Prevention and treatment of cancer-related infections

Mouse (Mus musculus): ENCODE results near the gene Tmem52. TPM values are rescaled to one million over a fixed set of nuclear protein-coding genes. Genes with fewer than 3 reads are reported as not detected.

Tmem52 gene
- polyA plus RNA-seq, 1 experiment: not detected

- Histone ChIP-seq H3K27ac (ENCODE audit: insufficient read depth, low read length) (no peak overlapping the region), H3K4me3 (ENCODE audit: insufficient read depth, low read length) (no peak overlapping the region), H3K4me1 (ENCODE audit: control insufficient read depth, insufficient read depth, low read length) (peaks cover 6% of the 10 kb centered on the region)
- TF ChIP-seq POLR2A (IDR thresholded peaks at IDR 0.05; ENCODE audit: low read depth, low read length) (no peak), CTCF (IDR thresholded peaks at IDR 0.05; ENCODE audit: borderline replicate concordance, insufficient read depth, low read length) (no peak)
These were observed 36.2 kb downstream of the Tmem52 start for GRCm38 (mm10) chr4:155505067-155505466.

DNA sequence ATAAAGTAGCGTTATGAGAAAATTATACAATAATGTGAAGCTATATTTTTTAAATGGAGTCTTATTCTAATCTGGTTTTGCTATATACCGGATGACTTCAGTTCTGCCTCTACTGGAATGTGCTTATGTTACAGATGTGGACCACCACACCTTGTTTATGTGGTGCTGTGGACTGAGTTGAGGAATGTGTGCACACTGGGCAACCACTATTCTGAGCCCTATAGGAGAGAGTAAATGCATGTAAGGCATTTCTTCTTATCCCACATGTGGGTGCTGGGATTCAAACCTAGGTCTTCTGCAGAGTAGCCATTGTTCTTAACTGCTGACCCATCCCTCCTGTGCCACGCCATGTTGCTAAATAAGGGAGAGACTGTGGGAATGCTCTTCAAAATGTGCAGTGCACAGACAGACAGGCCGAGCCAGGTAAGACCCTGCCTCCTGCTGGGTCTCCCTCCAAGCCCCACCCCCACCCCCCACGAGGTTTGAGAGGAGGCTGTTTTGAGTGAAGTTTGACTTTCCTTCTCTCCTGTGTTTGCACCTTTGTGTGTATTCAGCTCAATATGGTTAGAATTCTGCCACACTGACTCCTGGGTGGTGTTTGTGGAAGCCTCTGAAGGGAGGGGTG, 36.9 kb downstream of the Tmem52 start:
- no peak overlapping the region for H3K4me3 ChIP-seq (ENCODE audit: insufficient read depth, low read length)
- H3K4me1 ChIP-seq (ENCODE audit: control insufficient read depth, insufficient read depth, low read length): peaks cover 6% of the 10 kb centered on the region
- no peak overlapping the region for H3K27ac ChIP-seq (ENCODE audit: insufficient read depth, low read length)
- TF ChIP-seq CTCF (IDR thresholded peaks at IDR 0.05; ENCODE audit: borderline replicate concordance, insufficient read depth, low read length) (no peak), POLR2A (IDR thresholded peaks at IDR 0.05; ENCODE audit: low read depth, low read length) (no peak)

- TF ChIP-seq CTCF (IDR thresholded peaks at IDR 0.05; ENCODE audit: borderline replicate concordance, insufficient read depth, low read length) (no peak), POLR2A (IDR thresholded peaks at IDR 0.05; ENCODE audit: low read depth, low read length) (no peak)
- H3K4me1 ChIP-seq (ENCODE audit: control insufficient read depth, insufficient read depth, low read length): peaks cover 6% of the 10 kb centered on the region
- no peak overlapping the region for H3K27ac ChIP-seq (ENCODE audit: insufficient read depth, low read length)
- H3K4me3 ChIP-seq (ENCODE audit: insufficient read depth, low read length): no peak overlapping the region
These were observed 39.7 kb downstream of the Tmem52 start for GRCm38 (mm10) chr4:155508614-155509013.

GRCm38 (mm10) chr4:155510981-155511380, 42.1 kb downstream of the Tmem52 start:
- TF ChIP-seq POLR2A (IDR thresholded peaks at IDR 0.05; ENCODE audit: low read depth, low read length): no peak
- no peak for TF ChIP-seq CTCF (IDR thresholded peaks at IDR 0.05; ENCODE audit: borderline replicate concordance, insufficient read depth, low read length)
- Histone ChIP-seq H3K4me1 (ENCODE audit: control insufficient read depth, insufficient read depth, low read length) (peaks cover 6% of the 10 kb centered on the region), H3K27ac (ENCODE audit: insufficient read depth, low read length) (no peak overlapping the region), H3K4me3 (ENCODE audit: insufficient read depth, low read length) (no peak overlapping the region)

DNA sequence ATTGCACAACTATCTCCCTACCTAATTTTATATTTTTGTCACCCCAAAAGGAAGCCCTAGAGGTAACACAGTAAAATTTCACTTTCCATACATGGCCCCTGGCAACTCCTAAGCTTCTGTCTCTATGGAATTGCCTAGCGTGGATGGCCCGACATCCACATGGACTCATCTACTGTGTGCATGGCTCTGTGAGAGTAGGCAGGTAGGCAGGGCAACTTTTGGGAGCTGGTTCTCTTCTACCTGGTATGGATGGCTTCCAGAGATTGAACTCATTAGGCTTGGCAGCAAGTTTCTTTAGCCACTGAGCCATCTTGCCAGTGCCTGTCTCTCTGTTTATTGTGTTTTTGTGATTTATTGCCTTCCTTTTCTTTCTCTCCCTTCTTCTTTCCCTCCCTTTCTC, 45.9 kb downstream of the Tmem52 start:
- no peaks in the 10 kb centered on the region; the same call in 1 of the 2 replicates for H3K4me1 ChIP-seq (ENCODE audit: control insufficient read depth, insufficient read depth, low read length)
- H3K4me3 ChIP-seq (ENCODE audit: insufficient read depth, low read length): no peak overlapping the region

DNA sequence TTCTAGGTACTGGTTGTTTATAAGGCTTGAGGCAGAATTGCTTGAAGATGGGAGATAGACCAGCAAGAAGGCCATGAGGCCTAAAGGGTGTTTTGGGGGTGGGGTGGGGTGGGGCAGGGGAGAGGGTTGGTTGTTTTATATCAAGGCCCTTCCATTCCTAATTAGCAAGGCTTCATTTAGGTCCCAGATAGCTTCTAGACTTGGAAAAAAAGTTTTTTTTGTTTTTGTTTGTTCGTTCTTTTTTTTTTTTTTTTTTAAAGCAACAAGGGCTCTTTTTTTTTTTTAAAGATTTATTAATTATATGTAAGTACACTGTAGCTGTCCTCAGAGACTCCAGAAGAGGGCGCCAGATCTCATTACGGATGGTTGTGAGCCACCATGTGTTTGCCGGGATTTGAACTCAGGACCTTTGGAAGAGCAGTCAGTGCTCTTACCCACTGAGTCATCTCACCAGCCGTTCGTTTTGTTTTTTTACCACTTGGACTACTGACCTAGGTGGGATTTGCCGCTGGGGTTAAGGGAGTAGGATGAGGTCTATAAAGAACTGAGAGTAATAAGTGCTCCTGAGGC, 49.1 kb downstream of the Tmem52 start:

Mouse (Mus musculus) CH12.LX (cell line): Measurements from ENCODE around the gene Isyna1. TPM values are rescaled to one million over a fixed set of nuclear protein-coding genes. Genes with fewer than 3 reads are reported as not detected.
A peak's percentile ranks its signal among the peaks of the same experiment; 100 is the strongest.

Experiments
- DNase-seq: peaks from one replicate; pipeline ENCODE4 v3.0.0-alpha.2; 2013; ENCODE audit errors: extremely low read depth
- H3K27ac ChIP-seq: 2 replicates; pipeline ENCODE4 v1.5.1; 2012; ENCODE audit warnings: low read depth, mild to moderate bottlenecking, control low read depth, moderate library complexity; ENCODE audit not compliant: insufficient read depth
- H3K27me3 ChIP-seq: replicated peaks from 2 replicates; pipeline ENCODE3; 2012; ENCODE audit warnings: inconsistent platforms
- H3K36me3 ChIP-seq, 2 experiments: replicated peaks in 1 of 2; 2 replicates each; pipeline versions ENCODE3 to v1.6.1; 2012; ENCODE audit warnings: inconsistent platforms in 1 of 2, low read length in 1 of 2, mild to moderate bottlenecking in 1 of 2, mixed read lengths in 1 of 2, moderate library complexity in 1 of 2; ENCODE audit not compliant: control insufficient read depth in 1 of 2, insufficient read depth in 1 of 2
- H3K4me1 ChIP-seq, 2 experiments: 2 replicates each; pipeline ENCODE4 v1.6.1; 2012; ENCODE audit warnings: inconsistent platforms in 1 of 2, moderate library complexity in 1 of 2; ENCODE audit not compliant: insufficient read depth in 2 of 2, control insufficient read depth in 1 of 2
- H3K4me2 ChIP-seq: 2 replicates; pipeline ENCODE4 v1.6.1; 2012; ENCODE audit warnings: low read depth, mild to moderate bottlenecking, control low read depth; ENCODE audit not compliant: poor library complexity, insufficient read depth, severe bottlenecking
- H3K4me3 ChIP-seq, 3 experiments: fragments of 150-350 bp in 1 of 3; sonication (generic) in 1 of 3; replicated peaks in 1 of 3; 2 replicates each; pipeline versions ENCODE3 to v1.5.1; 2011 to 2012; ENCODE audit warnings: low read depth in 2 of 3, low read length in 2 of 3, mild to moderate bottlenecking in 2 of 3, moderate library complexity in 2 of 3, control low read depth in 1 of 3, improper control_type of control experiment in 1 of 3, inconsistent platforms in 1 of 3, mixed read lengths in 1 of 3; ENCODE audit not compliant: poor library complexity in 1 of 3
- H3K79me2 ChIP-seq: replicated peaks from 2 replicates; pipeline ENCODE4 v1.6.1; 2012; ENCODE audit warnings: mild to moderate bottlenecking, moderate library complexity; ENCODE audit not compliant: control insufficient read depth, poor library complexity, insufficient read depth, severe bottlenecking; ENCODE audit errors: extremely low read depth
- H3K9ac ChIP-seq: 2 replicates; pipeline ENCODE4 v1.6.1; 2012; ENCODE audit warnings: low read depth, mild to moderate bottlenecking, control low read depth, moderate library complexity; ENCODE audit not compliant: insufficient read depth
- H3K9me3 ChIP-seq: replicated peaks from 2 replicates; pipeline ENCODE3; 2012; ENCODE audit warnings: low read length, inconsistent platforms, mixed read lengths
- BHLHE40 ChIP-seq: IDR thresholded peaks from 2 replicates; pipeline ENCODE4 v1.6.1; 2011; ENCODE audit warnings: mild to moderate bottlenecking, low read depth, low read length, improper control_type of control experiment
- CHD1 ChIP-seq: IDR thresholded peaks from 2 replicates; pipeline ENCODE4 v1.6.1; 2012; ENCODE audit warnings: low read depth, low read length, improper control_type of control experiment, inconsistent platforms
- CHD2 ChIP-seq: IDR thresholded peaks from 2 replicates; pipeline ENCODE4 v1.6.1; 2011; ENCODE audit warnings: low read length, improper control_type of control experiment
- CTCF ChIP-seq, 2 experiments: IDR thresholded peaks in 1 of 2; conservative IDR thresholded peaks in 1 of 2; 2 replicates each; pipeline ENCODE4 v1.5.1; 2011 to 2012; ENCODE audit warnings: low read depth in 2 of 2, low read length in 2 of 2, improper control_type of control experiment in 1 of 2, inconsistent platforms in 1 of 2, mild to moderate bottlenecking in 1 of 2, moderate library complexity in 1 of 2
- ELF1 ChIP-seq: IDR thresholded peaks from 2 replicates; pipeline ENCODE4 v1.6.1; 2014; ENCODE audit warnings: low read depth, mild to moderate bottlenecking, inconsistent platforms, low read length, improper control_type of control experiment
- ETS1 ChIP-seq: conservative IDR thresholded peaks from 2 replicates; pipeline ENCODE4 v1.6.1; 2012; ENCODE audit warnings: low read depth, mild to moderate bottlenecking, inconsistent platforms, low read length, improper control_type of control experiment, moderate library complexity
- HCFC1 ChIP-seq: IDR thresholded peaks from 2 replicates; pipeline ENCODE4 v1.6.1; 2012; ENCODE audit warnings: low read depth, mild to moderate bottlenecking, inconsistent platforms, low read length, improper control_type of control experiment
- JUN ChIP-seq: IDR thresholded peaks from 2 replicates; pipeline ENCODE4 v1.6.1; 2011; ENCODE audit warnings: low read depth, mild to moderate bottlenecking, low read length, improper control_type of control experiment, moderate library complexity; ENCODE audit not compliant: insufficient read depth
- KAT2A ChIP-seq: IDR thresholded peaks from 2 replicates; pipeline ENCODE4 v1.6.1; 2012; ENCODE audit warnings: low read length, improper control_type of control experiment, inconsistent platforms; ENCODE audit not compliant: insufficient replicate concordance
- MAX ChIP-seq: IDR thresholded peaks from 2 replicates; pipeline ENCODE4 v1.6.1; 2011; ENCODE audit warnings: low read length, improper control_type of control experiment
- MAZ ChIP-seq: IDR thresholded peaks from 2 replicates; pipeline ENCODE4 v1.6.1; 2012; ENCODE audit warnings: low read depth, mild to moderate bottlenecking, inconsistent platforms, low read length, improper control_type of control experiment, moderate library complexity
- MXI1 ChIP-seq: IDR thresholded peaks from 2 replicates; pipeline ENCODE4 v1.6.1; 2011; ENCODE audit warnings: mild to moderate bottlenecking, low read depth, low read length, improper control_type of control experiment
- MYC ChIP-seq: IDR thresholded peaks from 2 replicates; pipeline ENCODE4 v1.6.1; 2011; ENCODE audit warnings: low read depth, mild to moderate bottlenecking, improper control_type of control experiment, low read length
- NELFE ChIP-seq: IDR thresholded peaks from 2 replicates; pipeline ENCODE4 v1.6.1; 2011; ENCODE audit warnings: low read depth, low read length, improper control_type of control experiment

Previous NCCN guidelines related to infectious complications of cancer were primarily focused on fever and neutropenia. However, the guidelines were revised in 2007 to address prevention and treatment of infections in neutropenic and non-neutropenic immunocompromised patients with cancer. These NCCN guidelines on "Prevention and Treatment of Cancer-Related Infections" replace the previous guidelines on "Fever and Neutropenia." Substantial progress has been made in preventing and treating infectious complications of neutropenia and immunosuppressive therapy in patients with cancer. It is essential to know the patient's quantitative and qualitative immune defects and to stratify the risk for specific pathogens in the context of the history, physical examination, radiologic, and laboratory data. The development of antipseudomonal β-lactam agents and the routine use of empiric antibacterial therapy at the onset of neutropenic fever reduced mortality from bacterial infections.302 More patients were treated with potent cytotoxic regimens (e.g., for acute leukemia) and received allogeneic stem cell transplants; opportunistic viral and fungal infections became an important cause of mortality in these patients. In addition, the increasing prevalence of antibiotic-resistant pathogens has challenged the clinician to use antimicrobial therapy wisely. Infection control should not rely exclusively on antimicrobial prophylaxis, but rather should continue to incorporate standard infection control measures and demand careful hand-washing by all health care professionals who come into contact with immunocompromised patients. © Journal of the National Comprehensive Cancer Network.
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